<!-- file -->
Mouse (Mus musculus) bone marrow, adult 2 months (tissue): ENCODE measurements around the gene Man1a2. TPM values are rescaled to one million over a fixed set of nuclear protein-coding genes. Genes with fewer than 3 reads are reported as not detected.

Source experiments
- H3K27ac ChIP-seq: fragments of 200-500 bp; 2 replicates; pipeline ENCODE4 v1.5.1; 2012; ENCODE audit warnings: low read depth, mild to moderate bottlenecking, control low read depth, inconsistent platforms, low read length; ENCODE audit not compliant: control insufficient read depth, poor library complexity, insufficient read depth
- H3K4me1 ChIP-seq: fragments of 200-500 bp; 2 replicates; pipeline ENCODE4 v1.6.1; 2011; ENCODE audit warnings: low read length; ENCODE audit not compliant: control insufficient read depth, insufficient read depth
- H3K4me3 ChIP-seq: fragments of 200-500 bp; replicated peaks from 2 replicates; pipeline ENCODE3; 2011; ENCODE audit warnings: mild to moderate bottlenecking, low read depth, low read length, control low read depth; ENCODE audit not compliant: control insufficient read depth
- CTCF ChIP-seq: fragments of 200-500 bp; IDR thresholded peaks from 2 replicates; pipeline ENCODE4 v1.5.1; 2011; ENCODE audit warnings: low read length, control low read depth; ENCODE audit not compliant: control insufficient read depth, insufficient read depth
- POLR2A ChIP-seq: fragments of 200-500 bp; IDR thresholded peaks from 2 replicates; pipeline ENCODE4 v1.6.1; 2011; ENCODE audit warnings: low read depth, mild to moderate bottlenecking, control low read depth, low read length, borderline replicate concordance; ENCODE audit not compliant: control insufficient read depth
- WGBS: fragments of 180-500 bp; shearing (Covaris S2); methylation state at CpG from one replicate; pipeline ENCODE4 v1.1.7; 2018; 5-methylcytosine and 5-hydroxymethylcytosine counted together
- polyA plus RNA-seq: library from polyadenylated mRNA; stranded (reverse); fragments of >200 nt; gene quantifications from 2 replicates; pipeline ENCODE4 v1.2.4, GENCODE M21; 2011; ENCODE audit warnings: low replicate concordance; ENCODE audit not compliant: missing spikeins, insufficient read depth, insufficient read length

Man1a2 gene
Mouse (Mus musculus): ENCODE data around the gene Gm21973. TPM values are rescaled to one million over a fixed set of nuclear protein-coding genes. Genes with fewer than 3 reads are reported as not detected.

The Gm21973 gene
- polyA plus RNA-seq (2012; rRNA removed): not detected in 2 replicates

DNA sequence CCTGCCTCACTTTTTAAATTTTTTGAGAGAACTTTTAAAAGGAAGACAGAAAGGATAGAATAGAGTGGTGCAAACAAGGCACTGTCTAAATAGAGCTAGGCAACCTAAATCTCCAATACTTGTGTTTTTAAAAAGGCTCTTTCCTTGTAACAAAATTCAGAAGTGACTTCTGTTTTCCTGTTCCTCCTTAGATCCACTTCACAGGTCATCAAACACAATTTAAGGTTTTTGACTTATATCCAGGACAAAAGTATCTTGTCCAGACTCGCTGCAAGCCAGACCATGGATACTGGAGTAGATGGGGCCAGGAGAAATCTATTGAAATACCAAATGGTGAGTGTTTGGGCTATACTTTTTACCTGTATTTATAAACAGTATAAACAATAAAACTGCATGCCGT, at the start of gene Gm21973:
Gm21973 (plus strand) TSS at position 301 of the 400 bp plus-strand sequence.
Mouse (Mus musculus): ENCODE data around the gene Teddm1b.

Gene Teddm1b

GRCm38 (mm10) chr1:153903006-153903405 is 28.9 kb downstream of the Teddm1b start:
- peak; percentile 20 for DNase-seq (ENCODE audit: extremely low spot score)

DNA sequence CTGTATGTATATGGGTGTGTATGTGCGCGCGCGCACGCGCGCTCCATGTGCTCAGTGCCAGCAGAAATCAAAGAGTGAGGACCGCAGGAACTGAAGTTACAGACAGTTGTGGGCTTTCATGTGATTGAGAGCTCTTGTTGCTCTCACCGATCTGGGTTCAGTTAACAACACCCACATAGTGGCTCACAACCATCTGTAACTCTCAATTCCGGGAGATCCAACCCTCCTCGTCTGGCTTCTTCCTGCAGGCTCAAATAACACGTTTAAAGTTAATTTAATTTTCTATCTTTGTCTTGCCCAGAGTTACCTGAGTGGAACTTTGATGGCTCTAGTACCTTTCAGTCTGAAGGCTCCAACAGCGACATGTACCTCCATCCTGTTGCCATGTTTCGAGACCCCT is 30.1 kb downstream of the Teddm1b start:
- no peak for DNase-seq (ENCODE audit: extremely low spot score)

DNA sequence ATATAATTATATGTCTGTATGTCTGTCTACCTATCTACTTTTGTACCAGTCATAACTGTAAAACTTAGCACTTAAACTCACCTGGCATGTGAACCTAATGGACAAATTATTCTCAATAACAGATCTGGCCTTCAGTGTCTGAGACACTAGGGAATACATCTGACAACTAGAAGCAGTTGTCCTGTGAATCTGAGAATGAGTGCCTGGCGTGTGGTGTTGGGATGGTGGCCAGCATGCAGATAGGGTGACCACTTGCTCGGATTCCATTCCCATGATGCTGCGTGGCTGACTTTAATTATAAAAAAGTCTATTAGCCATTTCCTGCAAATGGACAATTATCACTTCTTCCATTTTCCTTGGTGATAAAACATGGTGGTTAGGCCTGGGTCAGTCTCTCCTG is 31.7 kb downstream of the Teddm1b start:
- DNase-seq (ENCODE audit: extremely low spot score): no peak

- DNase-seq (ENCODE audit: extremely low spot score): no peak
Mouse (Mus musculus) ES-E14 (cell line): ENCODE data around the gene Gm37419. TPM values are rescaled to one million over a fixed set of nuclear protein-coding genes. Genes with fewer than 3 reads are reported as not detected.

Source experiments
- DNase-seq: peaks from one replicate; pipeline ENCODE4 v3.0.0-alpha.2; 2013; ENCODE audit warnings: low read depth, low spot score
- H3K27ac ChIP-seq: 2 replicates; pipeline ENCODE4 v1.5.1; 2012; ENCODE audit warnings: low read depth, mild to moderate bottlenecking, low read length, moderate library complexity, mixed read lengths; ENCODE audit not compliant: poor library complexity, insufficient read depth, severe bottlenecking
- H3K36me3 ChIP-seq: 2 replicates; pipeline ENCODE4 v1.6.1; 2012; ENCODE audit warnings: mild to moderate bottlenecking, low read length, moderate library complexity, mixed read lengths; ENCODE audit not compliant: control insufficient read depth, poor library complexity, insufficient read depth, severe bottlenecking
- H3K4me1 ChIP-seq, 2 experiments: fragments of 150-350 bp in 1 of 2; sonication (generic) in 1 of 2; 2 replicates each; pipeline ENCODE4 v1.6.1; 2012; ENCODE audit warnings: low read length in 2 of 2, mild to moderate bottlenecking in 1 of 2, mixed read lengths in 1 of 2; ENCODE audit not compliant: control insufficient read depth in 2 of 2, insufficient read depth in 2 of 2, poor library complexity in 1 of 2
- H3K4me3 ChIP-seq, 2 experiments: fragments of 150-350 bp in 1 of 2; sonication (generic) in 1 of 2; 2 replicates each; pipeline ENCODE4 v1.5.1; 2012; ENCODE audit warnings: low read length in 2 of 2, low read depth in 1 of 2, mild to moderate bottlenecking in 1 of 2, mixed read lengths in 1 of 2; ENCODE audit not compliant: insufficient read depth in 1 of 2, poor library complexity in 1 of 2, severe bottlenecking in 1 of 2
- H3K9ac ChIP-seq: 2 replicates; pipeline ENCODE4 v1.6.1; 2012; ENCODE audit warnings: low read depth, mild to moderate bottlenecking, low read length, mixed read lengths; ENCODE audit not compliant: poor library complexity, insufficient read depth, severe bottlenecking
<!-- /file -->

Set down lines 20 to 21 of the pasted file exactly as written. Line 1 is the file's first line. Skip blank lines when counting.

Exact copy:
DNA sequence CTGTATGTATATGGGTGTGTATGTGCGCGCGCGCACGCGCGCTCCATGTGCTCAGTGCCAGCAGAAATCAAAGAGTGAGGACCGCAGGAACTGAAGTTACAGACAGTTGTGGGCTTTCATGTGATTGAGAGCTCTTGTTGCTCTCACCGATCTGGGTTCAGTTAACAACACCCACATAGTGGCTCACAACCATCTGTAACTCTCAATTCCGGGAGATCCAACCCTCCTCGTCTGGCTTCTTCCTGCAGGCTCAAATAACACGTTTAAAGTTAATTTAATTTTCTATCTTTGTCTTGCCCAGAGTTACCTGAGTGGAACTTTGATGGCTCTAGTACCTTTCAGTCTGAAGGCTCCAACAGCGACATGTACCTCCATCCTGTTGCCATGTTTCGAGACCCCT is 30.1 kb downstream of the Teddm1b start:
- no peak for DNase-seq (ENCODE audit: extremely low spot score)